Understanding how sophisticated plants are and valuing them is the biggest lesson for the 21st century, and will be the key to our future progress as a species
Bamboo: the fastest growing plant on the planet
Found all over the tropics, some species grow more than a meter a day. All the material needed to build and furnish a six-floor home such as Sharma Springs, the tallest bamboo building on the Indonesian island of Bali, took just four years to grow. «All you need is sunlight and rainwater», explains its architect, Elora Hardy. «If you can build a castle made from grass in four years, what else can you do?». Bamboo has been used as a building material for thousands of years—it has a stronger tensile strength than steel, which is why it is used as scaffolding throughout Asia. It wasn’t until the 1970s, when another Bali-based designer, Linda Garland—who designed the Caribbean hideaways of Richard Branson, Mick Jagger and David Bowie—pioneered a method of preserving it from the elements, and insects such as the dreaded Powderpost beetle, using boron, a naturally occurring salt.
Environmental Bamboo Foundation
Known as the ‘Queen of Bamboo’, Linda founded the Environmental Bamboo Foundation in the early 1990s as a means of advancing the material’s modern-day applications, and her legacy can be seen in the bamboo flooring, furniture and fabrics we use today. Having passed away in 2017, her work is continued by her son Arief Rabik, and his Bambu Village initiative to restore two million hectares of land degraded from illegal logging and slash-and-burn agriculturalists through planting bamboo alongside food and cash crops to create a ‘restoration economy’ from processing giant grass into strips and sold to the likes of Ikea and other multinational timber groups. If Arief’s program reaches its target of rolling out 1000 villages across the tropical belt of Southeast Asia, Africa and the Americas, it will absorb 1billion of the 40billion tons of CO2 emitted into the atmosphere every year. Bamboo grows fast and sequesters carbon in the process—up to 50 tons per hectare per year—that Arief’s latest project, pitched at the 2019 COP conference in Madrid, is to repurpose the bamboo pellets that are a by-product of the process of creating strips as a source of renewable energy.
Bamboo pellets as a source for renewable energy
XERXES COOK: Let’s talk about your idea of using bamboo wood pellets as a renewable energy source; it comes across as a bit controversial to be burning anything for energy in this day and age. How did people react when you presented this idea at the last COP conference?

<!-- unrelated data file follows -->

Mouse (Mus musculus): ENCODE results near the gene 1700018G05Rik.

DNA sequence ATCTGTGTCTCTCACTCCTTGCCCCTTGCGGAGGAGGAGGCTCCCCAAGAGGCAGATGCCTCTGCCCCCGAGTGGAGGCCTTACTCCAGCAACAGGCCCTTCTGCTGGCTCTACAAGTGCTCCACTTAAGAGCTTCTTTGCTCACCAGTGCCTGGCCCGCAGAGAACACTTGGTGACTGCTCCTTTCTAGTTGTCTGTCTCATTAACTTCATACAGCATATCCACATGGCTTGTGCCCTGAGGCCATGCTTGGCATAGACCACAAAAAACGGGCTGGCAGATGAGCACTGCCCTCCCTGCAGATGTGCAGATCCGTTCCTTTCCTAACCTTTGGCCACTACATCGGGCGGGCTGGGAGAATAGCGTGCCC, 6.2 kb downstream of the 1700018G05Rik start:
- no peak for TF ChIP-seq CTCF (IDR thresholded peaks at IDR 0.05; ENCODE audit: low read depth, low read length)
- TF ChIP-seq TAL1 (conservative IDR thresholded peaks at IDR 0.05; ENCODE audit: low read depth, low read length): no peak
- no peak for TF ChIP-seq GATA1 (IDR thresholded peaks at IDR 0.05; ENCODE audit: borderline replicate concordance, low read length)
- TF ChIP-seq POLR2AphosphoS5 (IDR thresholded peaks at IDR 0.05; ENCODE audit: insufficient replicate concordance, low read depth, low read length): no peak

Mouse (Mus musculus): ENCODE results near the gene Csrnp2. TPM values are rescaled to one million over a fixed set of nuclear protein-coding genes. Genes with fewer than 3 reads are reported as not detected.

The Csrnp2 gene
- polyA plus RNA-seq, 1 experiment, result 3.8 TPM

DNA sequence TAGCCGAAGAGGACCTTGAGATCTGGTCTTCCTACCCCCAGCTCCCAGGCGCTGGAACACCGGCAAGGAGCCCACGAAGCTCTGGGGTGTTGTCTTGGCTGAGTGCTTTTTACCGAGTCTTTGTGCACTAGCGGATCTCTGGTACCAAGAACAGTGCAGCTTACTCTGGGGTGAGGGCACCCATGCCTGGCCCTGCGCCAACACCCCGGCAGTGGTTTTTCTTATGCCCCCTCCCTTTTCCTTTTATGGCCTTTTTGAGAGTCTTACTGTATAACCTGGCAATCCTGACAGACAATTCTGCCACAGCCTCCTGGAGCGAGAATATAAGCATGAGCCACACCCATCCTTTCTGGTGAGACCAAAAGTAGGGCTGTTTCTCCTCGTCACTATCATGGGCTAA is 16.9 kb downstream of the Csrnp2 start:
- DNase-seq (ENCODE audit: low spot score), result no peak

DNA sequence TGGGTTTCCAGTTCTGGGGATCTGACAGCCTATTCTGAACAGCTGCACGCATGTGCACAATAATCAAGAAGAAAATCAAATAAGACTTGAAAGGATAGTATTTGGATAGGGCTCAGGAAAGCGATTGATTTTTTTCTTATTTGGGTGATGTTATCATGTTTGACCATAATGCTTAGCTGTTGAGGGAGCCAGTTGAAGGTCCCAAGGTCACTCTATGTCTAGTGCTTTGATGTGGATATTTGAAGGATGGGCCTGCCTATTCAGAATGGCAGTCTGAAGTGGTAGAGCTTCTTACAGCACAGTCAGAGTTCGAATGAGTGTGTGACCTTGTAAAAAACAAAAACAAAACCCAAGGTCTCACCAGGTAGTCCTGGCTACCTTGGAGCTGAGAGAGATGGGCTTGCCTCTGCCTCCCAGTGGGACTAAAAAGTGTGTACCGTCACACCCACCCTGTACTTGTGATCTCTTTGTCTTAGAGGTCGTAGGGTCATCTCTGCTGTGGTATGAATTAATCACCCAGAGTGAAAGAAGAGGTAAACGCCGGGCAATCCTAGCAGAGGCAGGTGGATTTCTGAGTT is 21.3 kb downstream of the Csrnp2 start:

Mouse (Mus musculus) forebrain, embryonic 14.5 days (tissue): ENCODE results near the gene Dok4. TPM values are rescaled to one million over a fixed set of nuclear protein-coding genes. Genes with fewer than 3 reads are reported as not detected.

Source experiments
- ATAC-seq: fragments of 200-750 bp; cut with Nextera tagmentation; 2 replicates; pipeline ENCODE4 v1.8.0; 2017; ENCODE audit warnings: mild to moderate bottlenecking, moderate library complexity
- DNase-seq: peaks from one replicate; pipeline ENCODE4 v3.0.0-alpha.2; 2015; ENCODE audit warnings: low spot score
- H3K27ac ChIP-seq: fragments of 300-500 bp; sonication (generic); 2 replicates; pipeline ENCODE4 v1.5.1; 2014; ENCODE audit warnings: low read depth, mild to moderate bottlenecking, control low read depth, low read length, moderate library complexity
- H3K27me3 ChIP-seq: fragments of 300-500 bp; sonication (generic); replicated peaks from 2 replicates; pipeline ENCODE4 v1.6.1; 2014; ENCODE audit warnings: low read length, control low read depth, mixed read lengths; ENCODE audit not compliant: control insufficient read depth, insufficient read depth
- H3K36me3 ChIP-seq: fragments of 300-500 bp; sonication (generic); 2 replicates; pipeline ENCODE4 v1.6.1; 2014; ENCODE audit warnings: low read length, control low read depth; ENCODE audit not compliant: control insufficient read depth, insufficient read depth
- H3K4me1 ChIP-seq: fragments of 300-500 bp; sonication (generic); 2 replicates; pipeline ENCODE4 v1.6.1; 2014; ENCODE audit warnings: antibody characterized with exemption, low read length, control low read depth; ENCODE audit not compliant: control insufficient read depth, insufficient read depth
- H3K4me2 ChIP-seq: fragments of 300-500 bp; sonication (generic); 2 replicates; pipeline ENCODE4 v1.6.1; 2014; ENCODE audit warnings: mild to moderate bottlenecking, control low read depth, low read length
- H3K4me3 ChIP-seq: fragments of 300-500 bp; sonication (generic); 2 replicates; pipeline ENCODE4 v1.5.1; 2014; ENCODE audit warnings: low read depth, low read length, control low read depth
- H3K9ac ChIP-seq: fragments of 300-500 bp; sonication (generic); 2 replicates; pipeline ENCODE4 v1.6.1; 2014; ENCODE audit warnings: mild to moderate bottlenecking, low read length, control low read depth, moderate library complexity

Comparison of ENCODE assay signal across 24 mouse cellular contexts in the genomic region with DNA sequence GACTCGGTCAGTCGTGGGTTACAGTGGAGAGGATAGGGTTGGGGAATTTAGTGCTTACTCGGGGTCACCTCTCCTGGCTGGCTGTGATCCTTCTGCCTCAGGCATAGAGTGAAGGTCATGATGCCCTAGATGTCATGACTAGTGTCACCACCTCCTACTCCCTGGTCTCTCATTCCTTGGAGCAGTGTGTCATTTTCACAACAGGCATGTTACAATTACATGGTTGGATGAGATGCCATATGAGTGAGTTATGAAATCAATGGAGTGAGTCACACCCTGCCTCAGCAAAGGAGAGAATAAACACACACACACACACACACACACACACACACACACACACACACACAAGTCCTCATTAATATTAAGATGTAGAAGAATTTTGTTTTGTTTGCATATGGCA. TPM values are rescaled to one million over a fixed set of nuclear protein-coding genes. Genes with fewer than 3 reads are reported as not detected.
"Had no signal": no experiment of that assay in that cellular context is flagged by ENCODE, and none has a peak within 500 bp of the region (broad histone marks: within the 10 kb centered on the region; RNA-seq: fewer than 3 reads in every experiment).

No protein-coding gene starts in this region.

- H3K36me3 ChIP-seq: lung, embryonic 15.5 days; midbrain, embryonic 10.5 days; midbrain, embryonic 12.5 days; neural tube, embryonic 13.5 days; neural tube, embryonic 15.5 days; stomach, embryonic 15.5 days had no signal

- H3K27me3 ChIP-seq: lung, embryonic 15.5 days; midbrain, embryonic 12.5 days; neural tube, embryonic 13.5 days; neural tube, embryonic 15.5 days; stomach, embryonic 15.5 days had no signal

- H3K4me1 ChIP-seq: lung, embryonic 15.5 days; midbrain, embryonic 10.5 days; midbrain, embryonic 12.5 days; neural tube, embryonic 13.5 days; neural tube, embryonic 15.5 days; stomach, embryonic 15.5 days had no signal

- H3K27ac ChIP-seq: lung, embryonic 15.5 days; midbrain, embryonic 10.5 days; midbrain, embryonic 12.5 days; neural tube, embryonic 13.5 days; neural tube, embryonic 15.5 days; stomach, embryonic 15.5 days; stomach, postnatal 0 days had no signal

ARIEF RABIK: The biggest problem is seen in the Georgia-Louisiana situation, where one of the largest dedicated bio-pellet run power plants in the world, Drax, is based in the UK and runs off wood felled from Georgia and Louisiana primary forests, in addition to secondary forests and plantations in the U.S. They’re chipping some of the most beautiful trees in the world, and then sending them across the Atlantic. Secondly, we restore degraded lands through creating rapidly renewable bio-economies, which involves thinking about the sustainability of how the resources specific to that area are used; the carbon emissions and life-cycle-analysis of these resources. You don’t want these wood pellets, a by-product of processing bamboo into wood strips, to go around the world—you want them to be used as locally as possible. Thirdly: you want to get value. You want to get the main value out of the rapidly renewable—the bamboo strips, which are then used to make furniture or flooring etc. Pellets are a very low value product, but because it’s a by-product, they offer an alternative, and a very sustainable alternative to LPG [liquid petroleum gas], which is used as a cooking fuel all across Indonesia. In Flores, for example, LPG costs 12,000 rupiah per kilo (USD$0,84). Now, of course, the utilization of that kilo is efficient because it’s a gas, but bio-pellets can be 3000 rupiahs per kilo. You can use these efficient pellet cookstoves which will give you half the efficiency, so it’s the equivalent of 6,000 rupiahs per kilo, half the price of LPG. On top of that, bio-pellets are a local resource that promotes the local economy. It only works if you have that scale, this Bambu Village scale of 2000 hectares producing 10,000 tons per annum of pellets. Which most farmers can’t even fathom—I couldn’t even fathom until I learned it from the Chinese. There’s been incremental growth of this system created and developed over the last 50 years, a lot of which was done by our friends in China.
XC: What did you learn from the Chinese?